South African books that tackle mental illness

Rofhiwa Maneta

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Here we see a handful of writers explore the complexities of living with mental illness in a nuanced way

The tortured genius, the neurotic pill-popping artist or the depressed party girl who drinks and sleeps the pain away, all of these lazy one-dimensional stereotypes are routinely used when discussing mental illness in either literature or the silver screen.

In reality, mental illness is a lot more complex than that.

Below is a list of local books that broach the subject of mental illness both humanely and creatively. Here we see a handful of writers explore the complexities of living with mental illness in a nuanced way:

Quiet Violence of Dreams – K Sello Duiker

“I walk around aimlessly like unclaimed baggage drifting on an airport conveyor belt. My heart is like an open book because that is the only way to understand, to articulate this thing happening to me. My mind feels disjointed, breaking into a kaleidoscope’s fractured colours, disappearing into a larger light, or is it darkness?”

This is what goes on in the mind of Tshepo – the protagonist for K Sello Duiker’s affecting second novel, The Quiet Violence of Dreams. Originally published in 2001, the book follows the protagonist into Valkenberg Psychiatric Hospital for cannabis-induced psychosis and then into Cape Town’s underworld of male prostitution where he begins making sense of both his sexuality and his mental state.

What stands out, in particular, is Duiker’s nuanced portrayal of living with mental illness. As the main character’s mental health deteriorates, so do his relationships with close friends. But this isn’t mere caricature. Ultimately, The Quiet Violence of Dreams is a story about navigating the confusion life throws and finding a way of making sense of it.

Rusty Bell – Nthikeng Mohlele

On the surface, Michael (the narrator of Nthikeng Mohlele’s third novel, Rusty Bell) has a perfect life. He’s a top-earning corporate lawyer with a fleet of luxury cars and an idyllic suburban home that houses his family. All is not as it seems.

He is, in actual fact, an alcoholic who has been through several depressive episodes, a crumbling marriage, a limitless lust for women and the urge to commit suicide. He narrates his psychoses to his therapist, Dr West and throughout the course of the book, he maps out what made him the person he is. “I wrestled with life and lost,” he declares in the book’s opening line and what follows is poetic, and at times disturbing, a portrayal of a man firmly losing grip of both his family and his sense of peace.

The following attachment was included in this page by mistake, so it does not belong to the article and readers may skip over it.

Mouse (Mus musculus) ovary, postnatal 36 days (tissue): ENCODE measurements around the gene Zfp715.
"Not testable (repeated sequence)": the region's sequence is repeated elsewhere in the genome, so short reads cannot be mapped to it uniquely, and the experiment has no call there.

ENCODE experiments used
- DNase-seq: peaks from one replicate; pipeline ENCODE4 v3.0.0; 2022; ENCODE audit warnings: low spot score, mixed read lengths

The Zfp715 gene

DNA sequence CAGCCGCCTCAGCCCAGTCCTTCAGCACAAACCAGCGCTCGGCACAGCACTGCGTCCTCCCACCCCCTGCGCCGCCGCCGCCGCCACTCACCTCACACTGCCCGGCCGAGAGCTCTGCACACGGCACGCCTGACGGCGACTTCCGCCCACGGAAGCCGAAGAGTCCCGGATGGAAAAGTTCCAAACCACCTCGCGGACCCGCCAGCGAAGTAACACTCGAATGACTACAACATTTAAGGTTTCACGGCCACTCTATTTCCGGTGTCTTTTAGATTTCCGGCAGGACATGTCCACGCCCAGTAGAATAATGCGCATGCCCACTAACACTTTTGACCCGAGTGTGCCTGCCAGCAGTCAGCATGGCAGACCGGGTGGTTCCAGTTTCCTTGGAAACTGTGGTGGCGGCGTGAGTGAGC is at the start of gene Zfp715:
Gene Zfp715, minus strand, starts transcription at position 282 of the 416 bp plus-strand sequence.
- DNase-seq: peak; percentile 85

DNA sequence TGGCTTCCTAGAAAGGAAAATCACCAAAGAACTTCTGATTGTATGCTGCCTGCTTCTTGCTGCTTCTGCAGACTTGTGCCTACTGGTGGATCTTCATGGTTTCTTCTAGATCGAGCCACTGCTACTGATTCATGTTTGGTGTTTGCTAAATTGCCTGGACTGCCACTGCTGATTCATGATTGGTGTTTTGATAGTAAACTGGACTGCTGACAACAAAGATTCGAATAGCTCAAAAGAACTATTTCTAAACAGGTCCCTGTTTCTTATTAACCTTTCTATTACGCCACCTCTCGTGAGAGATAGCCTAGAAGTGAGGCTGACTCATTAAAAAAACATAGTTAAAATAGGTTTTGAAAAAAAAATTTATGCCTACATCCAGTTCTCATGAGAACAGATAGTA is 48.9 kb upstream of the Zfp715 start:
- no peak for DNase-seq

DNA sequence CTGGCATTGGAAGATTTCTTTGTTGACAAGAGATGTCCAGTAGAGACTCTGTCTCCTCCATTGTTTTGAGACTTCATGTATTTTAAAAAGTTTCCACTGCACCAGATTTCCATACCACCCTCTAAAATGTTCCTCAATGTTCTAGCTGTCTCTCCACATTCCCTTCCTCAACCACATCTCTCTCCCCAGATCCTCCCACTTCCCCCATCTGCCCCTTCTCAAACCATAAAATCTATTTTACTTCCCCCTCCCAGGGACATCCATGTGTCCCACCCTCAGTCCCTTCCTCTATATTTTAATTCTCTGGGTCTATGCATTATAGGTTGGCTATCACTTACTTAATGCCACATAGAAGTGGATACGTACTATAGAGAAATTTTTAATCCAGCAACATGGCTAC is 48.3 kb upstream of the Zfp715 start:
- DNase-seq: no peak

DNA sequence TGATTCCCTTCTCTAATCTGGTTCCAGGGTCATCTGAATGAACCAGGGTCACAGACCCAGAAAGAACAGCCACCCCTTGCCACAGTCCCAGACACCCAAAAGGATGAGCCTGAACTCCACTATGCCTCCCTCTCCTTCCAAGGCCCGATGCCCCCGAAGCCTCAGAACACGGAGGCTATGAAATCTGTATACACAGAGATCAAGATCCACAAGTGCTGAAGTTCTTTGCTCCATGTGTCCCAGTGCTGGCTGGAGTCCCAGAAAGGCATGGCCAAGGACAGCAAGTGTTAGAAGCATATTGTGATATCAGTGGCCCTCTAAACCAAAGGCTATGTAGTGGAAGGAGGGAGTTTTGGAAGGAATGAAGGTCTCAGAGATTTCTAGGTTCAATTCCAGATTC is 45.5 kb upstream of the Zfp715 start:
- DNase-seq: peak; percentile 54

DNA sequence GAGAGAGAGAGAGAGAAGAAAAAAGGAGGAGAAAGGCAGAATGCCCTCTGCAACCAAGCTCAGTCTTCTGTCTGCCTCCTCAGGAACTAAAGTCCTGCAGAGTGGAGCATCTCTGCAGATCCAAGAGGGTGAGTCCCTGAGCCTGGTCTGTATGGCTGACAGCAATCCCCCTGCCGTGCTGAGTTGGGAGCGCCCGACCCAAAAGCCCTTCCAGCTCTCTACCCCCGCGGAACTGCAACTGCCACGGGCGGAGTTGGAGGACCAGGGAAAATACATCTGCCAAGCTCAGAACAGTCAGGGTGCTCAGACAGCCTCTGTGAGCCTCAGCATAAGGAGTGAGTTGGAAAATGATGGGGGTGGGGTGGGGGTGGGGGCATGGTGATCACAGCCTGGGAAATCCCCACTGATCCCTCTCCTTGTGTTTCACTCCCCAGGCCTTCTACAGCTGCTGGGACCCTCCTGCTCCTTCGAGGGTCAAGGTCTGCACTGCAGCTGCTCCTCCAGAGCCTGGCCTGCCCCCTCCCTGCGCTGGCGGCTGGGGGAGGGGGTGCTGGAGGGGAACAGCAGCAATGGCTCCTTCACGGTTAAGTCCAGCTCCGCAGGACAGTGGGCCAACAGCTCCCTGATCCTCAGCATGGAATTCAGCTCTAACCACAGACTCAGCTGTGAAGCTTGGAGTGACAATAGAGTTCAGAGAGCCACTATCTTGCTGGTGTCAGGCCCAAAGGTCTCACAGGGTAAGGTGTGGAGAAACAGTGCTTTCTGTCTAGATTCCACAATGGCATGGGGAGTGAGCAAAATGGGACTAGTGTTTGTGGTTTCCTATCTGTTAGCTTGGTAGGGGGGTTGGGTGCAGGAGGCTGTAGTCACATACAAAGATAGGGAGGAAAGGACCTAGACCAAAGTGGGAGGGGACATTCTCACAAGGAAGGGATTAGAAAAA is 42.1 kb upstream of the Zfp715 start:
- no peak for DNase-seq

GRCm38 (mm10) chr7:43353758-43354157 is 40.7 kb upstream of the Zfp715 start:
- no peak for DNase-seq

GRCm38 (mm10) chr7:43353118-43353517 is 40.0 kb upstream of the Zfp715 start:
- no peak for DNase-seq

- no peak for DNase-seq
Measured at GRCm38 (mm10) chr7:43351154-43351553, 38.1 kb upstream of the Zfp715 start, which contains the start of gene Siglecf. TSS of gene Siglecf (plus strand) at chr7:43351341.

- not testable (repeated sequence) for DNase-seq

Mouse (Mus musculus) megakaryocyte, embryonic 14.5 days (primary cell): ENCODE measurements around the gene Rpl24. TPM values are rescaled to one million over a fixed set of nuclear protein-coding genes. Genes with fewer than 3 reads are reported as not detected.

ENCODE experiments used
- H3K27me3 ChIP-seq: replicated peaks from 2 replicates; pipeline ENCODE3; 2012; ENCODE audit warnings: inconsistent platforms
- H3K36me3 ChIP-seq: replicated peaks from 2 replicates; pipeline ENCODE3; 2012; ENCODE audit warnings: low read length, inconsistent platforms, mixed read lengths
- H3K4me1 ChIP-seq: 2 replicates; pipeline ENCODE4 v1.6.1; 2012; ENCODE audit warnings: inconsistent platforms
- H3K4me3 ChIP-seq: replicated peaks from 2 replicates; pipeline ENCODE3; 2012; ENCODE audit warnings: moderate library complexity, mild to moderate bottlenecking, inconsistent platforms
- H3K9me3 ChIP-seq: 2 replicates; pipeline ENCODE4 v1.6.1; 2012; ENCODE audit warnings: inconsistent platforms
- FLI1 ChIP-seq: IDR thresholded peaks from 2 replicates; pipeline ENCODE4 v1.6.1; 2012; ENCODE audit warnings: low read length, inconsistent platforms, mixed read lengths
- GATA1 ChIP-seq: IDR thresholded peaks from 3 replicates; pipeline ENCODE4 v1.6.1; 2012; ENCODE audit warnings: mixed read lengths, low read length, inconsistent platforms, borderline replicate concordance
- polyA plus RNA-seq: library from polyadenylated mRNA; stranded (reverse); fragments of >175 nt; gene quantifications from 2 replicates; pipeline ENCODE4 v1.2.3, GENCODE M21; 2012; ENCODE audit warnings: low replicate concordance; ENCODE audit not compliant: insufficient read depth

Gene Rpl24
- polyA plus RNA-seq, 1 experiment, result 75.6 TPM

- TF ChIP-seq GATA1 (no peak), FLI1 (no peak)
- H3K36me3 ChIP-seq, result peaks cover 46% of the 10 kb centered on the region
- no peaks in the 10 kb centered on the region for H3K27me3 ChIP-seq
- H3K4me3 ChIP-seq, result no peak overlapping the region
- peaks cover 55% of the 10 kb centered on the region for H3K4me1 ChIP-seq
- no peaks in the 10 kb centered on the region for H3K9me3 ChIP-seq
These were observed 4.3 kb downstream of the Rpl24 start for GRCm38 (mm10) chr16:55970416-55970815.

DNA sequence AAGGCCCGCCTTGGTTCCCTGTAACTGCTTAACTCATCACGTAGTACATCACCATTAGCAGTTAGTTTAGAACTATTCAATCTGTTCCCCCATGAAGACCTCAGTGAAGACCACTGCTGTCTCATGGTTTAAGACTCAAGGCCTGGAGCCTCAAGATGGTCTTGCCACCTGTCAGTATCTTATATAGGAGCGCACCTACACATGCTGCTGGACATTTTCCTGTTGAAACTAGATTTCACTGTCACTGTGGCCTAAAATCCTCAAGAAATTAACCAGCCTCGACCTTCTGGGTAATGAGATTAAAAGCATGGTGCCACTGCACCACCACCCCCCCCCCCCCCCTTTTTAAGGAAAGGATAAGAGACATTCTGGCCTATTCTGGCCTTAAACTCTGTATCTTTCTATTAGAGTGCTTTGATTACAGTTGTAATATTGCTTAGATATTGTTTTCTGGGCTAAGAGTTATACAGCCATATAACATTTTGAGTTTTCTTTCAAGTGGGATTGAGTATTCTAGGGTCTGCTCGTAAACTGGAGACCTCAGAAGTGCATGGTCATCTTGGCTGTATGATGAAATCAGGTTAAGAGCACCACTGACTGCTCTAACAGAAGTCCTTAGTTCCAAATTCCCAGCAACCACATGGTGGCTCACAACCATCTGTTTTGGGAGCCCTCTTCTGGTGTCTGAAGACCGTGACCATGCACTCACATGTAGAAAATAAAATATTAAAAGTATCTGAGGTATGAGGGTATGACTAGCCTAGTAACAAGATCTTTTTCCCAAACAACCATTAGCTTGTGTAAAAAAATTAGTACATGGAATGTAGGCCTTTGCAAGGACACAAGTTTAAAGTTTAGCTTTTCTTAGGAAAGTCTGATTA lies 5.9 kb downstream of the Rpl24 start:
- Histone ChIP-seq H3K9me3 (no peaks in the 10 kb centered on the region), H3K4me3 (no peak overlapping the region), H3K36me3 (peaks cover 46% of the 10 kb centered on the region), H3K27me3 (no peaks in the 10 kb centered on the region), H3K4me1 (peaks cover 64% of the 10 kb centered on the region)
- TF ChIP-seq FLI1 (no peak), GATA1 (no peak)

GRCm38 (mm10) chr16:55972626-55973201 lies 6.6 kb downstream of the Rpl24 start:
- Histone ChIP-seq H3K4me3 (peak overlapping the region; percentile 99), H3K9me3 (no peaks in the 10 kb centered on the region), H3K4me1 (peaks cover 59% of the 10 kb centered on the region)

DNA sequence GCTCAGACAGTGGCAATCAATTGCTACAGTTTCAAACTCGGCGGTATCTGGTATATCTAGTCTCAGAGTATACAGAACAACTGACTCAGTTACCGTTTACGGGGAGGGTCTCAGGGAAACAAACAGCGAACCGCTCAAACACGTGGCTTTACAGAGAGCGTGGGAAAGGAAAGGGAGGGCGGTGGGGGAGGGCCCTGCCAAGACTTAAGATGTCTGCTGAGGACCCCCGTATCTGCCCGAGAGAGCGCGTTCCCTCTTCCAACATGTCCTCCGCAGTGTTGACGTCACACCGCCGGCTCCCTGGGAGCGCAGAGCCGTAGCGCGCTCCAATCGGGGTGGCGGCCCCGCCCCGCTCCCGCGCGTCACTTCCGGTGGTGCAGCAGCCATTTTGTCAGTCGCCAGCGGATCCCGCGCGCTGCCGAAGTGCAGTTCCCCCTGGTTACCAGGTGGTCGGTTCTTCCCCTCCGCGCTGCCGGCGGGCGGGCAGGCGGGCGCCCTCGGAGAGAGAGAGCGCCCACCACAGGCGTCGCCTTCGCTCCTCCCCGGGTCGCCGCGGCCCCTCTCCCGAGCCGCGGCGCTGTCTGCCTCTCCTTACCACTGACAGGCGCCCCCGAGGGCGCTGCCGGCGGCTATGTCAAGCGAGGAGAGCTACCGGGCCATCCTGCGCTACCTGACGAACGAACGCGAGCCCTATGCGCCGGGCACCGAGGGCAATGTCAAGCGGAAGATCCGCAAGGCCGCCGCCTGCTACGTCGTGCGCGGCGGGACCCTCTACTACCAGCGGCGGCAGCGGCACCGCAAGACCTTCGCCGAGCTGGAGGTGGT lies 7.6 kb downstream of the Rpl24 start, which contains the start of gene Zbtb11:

Penumbra – Songeziwe Mahlangu

“This is not how things are meant to be,” declares Mangaliso (the main character in Songeziwe Mahlangu’s award-winning debut novel). Manga – as he is known to his friends – works a dead-end corporate job and spends his weekends downing beer and putting mind-altering substances up his nose.

One day, without any particular reason, he suffers a nervous breakdown. He walks around Cape Town with a gnawing feeling that the judgment of God is set to take place at any instant and sees this confirmed in random interactions with people. All of this climaxes with him being taken in for psychiatric observation before being released the next day.

Ultimately, the book is both a critique of capitalism and about finding meaning in the routine of daily living. Some reviewers have complained about Mahlangu’s prose – inferring that the book is underwritten and the prose listless – but Mahlangu understands the economy of words. Written in plain, direct English, the book does away with the artifice of metaphor to describe the monotony of corporate life and the terror of not being in control of one’s mental faculties.

The Fatuous State of Severity

Phumlani Pikoli is the author of this recently self-published collection of short stories, a book he wrote while undergoing treatment for depression in a psychiatric clinic. The most unsettling story in the collection is called To Shy Away in Silence, a raw, flippant look into suicide and depression.

The nameless character is bored and depressed to the point of suicide. As we are introduced to him, we learn that he is just about to take his life, but not before saying his goodbyes on Twitter and seeing his friends for the last time. He decides to go to a party with friends for the last time. “Hmm, it’s not that far, a goodbye in person would be more dramatic I guess and a good story should live after it. Guess I’ll choose that then.”

Things don’t go as planned and, at some point at the party, the character considers taking his life there and then – right in front of his friends.

In essence,To Shy Away in Silence deals with the loneliness that accompanies a mental breakdown and the implications that suicide has for the person considering it and the loved ones left behind.